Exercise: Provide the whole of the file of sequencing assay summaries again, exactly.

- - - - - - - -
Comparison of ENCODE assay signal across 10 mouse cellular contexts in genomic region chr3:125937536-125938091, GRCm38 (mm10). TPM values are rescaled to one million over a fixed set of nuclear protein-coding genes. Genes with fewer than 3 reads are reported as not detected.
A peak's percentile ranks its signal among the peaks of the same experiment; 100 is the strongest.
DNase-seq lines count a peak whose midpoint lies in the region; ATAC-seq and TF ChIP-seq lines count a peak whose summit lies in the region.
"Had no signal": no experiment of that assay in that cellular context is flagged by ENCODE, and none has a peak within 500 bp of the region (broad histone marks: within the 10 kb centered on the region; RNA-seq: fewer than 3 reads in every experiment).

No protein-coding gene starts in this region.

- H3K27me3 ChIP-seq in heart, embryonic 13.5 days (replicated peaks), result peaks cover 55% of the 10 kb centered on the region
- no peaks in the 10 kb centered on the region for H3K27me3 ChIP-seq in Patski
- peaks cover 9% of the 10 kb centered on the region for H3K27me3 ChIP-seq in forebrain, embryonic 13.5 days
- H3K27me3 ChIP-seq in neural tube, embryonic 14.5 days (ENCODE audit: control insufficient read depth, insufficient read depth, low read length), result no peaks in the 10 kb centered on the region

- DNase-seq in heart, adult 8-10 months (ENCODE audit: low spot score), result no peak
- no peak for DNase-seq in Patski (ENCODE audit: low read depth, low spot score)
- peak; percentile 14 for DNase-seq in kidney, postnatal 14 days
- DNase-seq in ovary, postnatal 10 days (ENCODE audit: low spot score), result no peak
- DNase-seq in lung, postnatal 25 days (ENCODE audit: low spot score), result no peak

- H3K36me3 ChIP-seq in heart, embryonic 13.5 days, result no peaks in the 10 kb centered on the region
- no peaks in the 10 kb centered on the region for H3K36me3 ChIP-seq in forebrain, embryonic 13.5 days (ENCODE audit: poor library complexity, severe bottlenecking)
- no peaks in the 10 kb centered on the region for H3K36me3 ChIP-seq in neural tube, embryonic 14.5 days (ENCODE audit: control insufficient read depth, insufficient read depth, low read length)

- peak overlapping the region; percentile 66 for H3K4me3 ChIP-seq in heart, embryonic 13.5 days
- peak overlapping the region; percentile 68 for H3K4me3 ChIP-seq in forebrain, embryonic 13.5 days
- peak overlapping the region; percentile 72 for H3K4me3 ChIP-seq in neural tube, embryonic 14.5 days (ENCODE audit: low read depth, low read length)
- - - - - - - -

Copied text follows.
Comparison of ENCODE assay signal across 10 mouse cellular contexts in genomic region chr3:125937536-125938091, GRCm38 (mm10). TPM values are rescaled to one million over a fixed set of nuclear protein-coding genes. Genes with fewer than 3 reads are reported as not detected.
A peak's percentile ranks its signal among the peaks of the same experiment; 100 is the strongest.
DNase-seq lines count a peak whose midpoint lies in the region; ATAC-seq and TF ChIP-seq lines count a peak whose summit lies in the region.
"Had no signal": no experiment of that assay in that cellular context is flagged by ENCODE, and none has a peak within 500 bp of the region (broad histone marks: within the 10 kb centered on the region; RNA-seq: fewer than 3 reads in every experiment).

No protein-coding gene starts in this region.

- H3K27me3 ChIP-seq in heart, embryonic 13.5 days (replicated peaks), result peaks cover 55% of the 10 kb centered on the region
- no peaks in the 10 kb centered on the region for H3K27me3 ChIP-seq in Patski
- peaks cover 9% of the 10 kb centered on the region for H3K27me3 ChIP-seq in forebrain, embryonic 13.5 days
- H3K27me3 ChIP-seq in neural tube, embryonic 14.5 days (ENCODE audit: control insufficient read depth, insufficient read depth, low read length), result no peaks in the 10 kb centered on the region

- DNase-seq in heart, adult 8-10 months (ENCODE audit: low spot score), result no peak
- no peak for DNase-seq in Patski (ENCODE audit: low read depth, low spot score)
- peak; percentile 14 for DNase-seq in kidney, postnatal 14 days
- DNase-seq in ovary, postnatal 10 days (ENCODE audit: low spot score), result no peak
- DNase-seq in lung, postnatal 25 days (ENCODE audit: low spot score), result no peak

- H3K36me3 ChIP-seq in heart, embryonic 13.5 days, result no peaks in the 10 kb centered on the region
- no peaks in the 10 kb centered on the region for H3K36me3 ChIP-seq in forebrain, embryonic 13.5 days (ENCODE audit: poor library complexity, severe bottlenecking)
- no peaks in the 10 kb centered on the region for H3K36me3 ChIP-seq in neural tube, embryonic 14.5 days (ENCODE audit: control insufficient read depth, insufficient read depth, low read length)

- peak overlapping the region; percentile 66 for H3K4me3 ChIP-seq in heart, embryonic 13.5 days
- peak overlapping the region; percentile 68 for H3K4me3 ChIP-seq in forebrain, embryonic 13.5 days
- peak overlapping the region; percentile 72 for H3K4me3 ChIP-seq in neural tube, embryonic 14.5 days (ENCODE audit: low read depth, low read length)